Conspiracy theories characterize views in Europe and on Europe
Conspiratorial narratives of internal disintegration and external threats increasingly affect the opinion of the European Union and Europe. Our confidence in society is tested in crises such as COVID-19 when various groups are singled out as the bad guys. In extreme cases, this can inspire acts of terror. Researchers from Uppsala University are among those who demonstrate this in the new book Europe: Continent of Conspiracies. Conspiracy theories in and about Europe.
“For example, we can see how the refugee crisis in 2015-2016 led to a climate of polarizing debate. Migration has been presented as a conscious attempt to wipe out nation states and European identity. Such ideas still circulate in the press and social media and are used by populist political forces, “says Andreas Önnerfors, associate professor in the Department of History at Uppsala University. He and opinion researcher André Krouwel of VU Amsterdam (Vrije Universiteit Amsterdam) edited the book.
The volume is the result of the European COMPACT research project on the comparative analysis of conspiracy theories, which ran from 2016 to 2020. Fifteen authors – including political scientists, media researchers, social psychologists and historians – tackle the subject in 13 chapters.
One of the scientific methods used is quantitative opinion research encompassing the views of a large number of people across Europe. The book also includes analyzes of media reports, a textual interpretation of terrorist manifestos, and investigations into how conspiracy theories were used to mobilize voter support. The researchers also took into account the results of several previous studies.
They found a clear correlation between people skeptical of European cooperation and conspiracy theory thinking. In the shadow of increasing immigration, especially in the context of the 2015 refugee crisis, populists have succeeded in exploiting people’s need to find easy answers to complex problems and identify the culprits. negative developments, write the researchers.
A chapter analyzes the British press in the context of the Brexit referendum. It shows how the blame placed on the EU and xenophobia interacted. Other examples of how conspiracy theories flourished include the Greek debt crisis, which rekindled anti-German narratives and the myth that the EU is really a continuation of the Third Reich. Some conspiratorial movements also deny the existence of the Federal Republic of Germany which led to attempts to storm the German Reichstag in Berlin during the 2020 protests against the coronavirus.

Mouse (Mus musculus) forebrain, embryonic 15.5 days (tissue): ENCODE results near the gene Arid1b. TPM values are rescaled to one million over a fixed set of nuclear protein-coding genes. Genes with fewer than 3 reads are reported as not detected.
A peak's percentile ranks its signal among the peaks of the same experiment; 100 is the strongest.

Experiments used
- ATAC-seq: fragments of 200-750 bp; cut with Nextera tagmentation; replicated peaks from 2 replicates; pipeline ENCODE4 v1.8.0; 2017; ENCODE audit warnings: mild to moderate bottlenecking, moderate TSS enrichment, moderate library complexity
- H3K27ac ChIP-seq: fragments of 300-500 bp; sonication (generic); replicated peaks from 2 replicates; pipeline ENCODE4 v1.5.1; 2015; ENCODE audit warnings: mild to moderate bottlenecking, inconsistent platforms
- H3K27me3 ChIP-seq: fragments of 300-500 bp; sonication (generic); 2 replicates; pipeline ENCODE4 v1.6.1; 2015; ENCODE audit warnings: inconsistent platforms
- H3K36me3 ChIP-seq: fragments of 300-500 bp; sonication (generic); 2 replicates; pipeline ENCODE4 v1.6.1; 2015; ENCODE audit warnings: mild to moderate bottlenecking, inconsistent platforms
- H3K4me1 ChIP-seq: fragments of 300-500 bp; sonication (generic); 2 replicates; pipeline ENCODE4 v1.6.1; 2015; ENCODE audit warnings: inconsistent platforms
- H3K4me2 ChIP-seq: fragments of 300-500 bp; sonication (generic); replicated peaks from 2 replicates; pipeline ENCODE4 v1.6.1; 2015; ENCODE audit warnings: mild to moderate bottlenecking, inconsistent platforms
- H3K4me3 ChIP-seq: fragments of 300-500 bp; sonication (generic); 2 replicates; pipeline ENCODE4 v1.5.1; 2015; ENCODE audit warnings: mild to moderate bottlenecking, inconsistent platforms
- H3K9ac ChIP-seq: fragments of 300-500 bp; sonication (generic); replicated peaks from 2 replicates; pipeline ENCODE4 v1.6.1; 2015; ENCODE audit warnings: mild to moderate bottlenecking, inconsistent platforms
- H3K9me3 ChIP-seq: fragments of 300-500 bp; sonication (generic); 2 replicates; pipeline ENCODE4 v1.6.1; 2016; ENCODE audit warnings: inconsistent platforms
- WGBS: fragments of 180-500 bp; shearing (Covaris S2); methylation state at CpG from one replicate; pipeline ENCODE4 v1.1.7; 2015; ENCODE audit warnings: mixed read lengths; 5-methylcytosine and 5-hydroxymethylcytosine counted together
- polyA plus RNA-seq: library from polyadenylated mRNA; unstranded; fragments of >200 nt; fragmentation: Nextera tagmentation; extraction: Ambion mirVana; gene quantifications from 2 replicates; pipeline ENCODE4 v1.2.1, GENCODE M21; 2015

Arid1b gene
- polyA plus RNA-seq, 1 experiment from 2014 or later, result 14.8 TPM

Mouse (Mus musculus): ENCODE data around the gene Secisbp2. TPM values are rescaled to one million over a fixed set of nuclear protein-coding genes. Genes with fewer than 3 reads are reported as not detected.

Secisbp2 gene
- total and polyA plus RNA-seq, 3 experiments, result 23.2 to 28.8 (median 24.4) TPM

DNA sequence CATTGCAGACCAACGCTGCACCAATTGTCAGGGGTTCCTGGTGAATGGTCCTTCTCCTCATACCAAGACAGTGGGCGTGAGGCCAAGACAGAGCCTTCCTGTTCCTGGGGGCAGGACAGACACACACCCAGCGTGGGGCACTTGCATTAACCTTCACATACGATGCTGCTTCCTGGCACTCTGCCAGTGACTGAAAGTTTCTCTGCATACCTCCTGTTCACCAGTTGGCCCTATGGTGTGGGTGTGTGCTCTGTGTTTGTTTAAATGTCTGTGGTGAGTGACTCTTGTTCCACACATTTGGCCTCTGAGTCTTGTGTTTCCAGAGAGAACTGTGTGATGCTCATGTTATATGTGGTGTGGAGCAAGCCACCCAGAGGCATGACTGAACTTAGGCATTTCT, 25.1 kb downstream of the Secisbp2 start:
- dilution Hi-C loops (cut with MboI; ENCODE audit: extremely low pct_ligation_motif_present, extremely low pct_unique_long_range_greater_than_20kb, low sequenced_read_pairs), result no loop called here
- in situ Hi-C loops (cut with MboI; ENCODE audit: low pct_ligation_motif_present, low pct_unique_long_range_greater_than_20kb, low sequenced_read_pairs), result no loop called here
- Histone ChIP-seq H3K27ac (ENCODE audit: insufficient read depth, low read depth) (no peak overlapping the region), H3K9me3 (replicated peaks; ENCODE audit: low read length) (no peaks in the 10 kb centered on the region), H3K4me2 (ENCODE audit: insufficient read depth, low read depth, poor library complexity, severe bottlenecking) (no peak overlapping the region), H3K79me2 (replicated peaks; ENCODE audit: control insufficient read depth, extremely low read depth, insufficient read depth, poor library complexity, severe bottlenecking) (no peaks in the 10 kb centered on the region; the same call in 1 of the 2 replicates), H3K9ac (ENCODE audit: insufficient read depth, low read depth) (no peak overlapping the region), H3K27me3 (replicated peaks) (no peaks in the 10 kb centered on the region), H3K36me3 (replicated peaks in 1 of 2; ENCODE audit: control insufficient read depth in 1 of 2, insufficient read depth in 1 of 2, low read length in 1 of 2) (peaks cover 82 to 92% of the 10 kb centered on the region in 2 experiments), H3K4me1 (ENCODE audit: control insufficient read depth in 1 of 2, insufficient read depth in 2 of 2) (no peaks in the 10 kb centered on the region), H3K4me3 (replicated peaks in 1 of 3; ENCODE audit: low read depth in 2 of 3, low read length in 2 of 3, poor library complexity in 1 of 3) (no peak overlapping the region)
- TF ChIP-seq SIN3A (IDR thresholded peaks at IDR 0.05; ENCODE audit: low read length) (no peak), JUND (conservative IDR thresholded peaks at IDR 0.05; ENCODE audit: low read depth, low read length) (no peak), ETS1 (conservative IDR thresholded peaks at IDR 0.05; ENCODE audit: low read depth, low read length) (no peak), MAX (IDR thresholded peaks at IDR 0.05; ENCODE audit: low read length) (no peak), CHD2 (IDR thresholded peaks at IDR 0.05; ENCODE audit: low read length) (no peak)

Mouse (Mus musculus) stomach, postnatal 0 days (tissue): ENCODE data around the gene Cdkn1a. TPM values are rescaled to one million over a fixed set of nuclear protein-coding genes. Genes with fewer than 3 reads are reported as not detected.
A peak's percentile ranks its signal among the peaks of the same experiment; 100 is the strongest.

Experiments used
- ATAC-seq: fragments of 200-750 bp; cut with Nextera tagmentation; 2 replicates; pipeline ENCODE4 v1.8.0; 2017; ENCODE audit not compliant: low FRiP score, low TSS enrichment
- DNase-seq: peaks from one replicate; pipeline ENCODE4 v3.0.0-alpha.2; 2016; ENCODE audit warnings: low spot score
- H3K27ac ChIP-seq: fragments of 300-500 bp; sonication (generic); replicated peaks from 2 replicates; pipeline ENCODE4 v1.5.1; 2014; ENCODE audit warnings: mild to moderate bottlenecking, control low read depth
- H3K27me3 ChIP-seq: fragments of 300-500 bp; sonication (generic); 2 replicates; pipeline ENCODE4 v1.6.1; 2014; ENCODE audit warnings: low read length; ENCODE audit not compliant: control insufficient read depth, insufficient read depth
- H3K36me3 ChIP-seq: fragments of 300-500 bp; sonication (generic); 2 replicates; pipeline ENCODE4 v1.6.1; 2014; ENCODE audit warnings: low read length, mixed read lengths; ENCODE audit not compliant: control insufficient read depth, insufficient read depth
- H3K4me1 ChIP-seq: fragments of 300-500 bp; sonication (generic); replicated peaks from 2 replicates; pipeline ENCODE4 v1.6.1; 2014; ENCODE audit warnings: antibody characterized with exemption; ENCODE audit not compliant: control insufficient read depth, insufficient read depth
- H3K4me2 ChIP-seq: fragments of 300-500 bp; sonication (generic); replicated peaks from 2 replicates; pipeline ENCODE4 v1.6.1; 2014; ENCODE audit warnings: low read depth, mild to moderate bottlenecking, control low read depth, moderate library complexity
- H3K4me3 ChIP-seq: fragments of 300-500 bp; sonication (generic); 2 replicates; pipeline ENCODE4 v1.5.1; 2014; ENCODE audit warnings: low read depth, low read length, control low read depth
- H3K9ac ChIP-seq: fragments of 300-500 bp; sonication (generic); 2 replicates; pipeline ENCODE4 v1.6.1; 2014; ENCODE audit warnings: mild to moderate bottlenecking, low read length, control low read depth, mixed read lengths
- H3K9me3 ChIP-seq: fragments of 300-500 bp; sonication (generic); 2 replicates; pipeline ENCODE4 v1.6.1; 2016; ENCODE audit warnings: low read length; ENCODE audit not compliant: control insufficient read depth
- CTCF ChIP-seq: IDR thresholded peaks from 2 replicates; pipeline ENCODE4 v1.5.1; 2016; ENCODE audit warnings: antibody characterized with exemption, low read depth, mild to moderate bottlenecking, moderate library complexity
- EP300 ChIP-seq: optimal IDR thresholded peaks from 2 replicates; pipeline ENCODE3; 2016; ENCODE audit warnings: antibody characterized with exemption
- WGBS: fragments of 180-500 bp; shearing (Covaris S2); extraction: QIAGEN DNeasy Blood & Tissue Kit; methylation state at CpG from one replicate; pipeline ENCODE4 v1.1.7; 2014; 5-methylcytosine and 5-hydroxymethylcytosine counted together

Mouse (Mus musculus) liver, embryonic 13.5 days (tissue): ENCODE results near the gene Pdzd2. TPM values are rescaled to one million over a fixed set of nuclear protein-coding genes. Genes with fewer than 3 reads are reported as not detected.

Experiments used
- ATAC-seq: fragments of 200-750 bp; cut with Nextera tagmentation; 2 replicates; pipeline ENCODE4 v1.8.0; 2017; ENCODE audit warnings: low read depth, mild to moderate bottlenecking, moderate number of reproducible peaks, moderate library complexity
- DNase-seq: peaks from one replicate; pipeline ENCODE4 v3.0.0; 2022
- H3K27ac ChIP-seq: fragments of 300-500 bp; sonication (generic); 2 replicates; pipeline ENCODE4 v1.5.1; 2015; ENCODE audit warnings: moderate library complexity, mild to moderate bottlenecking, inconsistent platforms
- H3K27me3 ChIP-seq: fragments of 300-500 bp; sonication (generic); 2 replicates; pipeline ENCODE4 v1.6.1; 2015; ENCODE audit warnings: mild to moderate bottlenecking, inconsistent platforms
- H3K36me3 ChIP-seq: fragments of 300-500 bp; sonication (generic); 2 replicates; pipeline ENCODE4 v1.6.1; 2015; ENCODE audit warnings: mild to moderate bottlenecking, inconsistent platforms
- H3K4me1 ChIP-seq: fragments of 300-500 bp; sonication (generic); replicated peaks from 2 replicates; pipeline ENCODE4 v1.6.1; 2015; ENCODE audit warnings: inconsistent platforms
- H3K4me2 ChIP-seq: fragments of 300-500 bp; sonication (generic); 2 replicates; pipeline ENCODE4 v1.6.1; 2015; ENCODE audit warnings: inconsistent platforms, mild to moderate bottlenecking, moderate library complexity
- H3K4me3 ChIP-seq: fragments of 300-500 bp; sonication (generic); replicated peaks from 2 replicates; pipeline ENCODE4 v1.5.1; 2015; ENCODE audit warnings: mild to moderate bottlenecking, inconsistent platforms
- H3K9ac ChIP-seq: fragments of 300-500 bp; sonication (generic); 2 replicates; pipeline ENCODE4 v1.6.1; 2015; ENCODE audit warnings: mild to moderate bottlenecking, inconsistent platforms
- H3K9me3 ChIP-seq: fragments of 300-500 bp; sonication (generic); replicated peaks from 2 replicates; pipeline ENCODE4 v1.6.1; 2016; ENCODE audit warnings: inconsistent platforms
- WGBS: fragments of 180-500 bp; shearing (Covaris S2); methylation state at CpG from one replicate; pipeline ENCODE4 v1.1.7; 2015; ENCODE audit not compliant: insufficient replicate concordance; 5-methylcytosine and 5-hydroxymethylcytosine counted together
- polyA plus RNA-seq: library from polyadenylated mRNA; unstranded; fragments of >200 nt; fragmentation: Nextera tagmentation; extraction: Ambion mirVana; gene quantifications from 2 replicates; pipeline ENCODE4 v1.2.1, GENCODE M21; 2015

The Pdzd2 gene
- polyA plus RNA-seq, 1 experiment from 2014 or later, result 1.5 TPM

The researchers say radicalization motivated by conspiracy theories has inspired acts of terror in some cases, such as twice in Germany. In 2019, a right-wing extremist opened fire on a synagogue, and in 2020 another racially motivated person murdered 10 people in an attack on several hookah cafes.
Andreas Önnerfors discusses this in his chapter examining how the racist and xenophobic “Great Substitute” conspiracy theory may have motivated these two acts of terror. French far-right writer Renaud Camus (1946-) developed this conspiracy theory, arguing that migration to Europe should be seen as a biopolitical weapon. He claims that the European elites have allied with the invading masses to extinguish the soul and essence of the continent.
“I analyzed the German translations and popularizations of Renaud Camus’ texts. My interpretation is that they substantiated and legitimized acts of terror in Germany in 2019 and 2020. Both perpetrators left behind their own terrorist manifestos. These are deeply influenced by Semitic and Islamophobic conspiracy theories which can be directly linked to Renaud Camus’ ideas, ”says Önnerfors.
One conclusion the researchers draw is that there is a contradictory duality in the conspiratorial worldview of Europe and the EU. On the one hand, he portrays Europe and its political unity as a powerful threat that conspires against the diversity and individuality of nation states. On the other hand, he describes Europe as a weak and dying force too weak to defend against the plots created by various external enemies.
“Our book is the first to treat an entire continent as the subject of conspiracy theory. We see the risks that these narratives could undermine Europe’s political culture and lead to further fragmentation of society,” says Önnerfors .
The book: Andreas Önnerfors, André Krouwel (2021). Europe: continent of conspiracies. Conspiracy theories in and about Europe. Routledge, April 30, 2021, 282 pages, ISBN: 9780367500689.
Learn more about the comparative analysis of conspiracy theories, COMPACT: http: // www.
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